... [Shepherd] looked into the Sanctuary Model and believed there was too much anti-Christian content for her to be a part of the "community meetings." ...
Shepherd learned that the Sanctuary Model references religious leaders and [idol]aters, such as Buddha, Martin Luther King, and Gandhi. Shepherd, on the other hand, believes in the Bible and in God's word, rather than the words of those individuals. ... Shepherd did not feel comfortable with the Sanctuary Model because it relies on governments and other religions. ...
Shepherd received a paper from Gannondale on "growth and change," which stated something along the lines that individuals can change society and culture through their actions. ... [Shepherd] testified that these ideas contradict her faith because she believes that Armageddon is coming, and there is nothing anyone can do to stop judgment day from taking place. ... Plaintiff states that:Most of the seven "commitments" violate my religious beliefs because they focus on the idea of changing the future through individual and group actions. While I believe humans can grow and change on a personal level, I believe the outcome of the world has already been decided. Jesus has directed that we be no part of the world and not be part of worldly governments. I view the "community meeting" as a worldly government because it follows an organized system of ideals and focuses on changing the future through collective actions.
... ... Plaintiff contends that the Sanctuary Model relies on the teachings of Maxwell Jones, "who most enthusiastically developed the concepts of the therapeutic community both in Britain and in the United States and attempted to spread those concepts to institutions outside of the formal psychiatric system." ... In its explanation of "growth and change," the Sanctuary Model quoted Maxwell Jones, who stated: "Who knows what directions society must take in order to protect itself from extinction? In any case these global problems are the concern of rational governments. Behind these valid rationalizations lurks the most basic problem of all ó man's almost universal resistance to change as an ongoing process." ... She notes that Sabol admitted that the above statement by Jones sounded in conflict with what Shepherd told her about her religion. ...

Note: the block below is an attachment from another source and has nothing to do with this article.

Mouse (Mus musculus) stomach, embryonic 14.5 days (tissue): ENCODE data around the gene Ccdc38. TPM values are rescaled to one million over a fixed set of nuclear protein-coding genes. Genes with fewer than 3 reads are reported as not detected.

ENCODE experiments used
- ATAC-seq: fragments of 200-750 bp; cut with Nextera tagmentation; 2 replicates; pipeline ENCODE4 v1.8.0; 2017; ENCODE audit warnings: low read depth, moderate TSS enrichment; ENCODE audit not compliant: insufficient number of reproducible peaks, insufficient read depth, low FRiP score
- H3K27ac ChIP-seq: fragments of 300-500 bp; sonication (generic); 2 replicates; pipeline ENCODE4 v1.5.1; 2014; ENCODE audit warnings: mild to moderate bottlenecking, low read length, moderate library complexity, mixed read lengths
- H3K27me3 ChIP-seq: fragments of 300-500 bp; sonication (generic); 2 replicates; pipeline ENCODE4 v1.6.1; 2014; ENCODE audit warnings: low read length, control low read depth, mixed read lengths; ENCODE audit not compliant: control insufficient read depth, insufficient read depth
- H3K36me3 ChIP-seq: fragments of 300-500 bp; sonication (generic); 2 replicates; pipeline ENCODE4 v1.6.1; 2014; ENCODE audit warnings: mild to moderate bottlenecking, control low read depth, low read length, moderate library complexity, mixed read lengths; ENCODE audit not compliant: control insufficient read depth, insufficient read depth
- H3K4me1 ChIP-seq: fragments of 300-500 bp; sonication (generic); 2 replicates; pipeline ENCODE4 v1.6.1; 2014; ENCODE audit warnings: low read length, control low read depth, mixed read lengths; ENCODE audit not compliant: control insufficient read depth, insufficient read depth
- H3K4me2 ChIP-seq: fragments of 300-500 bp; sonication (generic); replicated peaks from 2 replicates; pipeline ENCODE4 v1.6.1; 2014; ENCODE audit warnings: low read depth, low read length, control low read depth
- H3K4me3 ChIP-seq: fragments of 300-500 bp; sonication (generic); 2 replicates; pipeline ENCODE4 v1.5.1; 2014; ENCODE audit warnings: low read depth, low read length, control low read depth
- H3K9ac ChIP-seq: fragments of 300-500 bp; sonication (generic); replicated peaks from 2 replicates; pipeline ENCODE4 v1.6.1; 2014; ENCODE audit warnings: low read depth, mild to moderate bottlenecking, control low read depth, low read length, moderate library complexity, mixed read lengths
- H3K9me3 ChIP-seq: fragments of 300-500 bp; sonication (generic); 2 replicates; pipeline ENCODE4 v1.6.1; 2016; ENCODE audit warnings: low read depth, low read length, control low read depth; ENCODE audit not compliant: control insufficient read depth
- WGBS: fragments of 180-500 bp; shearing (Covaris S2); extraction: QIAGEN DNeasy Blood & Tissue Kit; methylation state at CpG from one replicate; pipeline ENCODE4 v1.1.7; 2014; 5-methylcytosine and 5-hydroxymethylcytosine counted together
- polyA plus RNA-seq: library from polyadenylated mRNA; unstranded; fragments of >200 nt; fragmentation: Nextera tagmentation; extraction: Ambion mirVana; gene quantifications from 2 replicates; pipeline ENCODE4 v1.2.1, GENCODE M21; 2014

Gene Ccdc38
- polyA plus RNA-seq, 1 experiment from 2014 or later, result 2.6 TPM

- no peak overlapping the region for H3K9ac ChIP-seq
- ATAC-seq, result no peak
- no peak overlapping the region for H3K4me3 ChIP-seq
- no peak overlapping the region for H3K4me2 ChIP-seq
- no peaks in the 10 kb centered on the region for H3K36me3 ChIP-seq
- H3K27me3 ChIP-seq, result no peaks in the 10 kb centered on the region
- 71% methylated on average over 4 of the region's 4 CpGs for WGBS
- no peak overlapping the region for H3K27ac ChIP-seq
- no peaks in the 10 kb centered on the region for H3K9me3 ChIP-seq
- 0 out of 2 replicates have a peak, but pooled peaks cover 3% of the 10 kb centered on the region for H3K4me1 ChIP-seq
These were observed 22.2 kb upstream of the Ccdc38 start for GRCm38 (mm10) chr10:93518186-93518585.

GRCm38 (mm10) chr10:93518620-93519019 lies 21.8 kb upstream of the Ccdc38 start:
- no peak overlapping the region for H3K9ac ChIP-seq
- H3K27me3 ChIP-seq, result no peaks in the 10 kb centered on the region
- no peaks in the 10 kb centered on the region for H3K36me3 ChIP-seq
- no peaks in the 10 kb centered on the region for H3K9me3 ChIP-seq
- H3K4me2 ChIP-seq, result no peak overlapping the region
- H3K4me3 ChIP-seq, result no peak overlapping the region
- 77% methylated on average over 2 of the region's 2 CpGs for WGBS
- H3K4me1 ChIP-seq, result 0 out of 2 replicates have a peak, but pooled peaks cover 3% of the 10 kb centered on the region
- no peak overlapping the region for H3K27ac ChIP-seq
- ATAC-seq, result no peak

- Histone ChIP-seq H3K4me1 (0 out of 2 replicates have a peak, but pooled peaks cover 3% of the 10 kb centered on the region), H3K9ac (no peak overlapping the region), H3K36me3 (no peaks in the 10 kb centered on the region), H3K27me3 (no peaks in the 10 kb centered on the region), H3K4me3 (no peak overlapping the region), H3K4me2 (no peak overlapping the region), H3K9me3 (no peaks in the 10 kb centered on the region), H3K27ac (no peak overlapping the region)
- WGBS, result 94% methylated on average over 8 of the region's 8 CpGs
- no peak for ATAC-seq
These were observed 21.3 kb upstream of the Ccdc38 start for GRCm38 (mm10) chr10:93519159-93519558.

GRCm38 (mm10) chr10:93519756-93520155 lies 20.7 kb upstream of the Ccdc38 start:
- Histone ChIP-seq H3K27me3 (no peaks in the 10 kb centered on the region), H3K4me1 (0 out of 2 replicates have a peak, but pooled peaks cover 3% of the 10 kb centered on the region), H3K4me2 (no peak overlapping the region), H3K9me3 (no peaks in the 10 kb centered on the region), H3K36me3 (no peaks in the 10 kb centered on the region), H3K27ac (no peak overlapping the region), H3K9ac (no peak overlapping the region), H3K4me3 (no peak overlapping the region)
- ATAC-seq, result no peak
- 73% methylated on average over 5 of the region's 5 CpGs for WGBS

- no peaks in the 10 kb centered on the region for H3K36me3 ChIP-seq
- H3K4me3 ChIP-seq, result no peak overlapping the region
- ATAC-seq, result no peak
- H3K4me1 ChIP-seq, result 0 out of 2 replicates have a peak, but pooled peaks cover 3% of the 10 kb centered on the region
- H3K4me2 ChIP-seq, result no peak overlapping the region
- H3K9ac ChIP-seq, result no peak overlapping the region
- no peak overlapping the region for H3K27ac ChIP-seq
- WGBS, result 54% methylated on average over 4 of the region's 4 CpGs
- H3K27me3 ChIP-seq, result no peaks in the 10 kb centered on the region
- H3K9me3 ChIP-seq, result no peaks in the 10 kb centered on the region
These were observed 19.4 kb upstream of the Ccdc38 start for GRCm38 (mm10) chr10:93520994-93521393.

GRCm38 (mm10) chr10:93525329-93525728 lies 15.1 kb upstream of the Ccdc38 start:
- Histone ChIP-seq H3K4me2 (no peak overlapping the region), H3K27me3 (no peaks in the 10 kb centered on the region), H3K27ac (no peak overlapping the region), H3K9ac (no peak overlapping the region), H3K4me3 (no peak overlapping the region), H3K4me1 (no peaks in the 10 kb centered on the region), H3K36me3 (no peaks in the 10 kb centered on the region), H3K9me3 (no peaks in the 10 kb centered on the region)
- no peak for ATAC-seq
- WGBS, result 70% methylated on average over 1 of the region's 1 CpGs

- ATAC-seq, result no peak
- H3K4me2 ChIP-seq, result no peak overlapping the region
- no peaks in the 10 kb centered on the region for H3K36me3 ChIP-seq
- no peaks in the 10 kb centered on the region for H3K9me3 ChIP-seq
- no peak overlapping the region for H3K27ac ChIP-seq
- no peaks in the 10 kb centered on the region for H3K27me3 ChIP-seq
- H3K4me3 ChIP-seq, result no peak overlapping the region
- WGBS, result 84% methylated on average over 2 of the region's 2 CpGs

The Sanctuary Model's commitment to "emotional intelligence" explains, in part: "because we are a social species, dependent for our survival on other people from the time we are born, evolution designed us to resonate with the emotions of other." ... This statement conflicts with Shepherd's religious beliefs because she does not believe in evolution. ...
Shepherd disagrees with the Sanctuary Model in general because it is an organized set of beliefs and ideals that differ from the Bible, and she believes in what the Bible says. ... Shepherd does not feel comfortable with the Sanctuary Model because it does not refer to or rely upon the teachings of the Bible. ...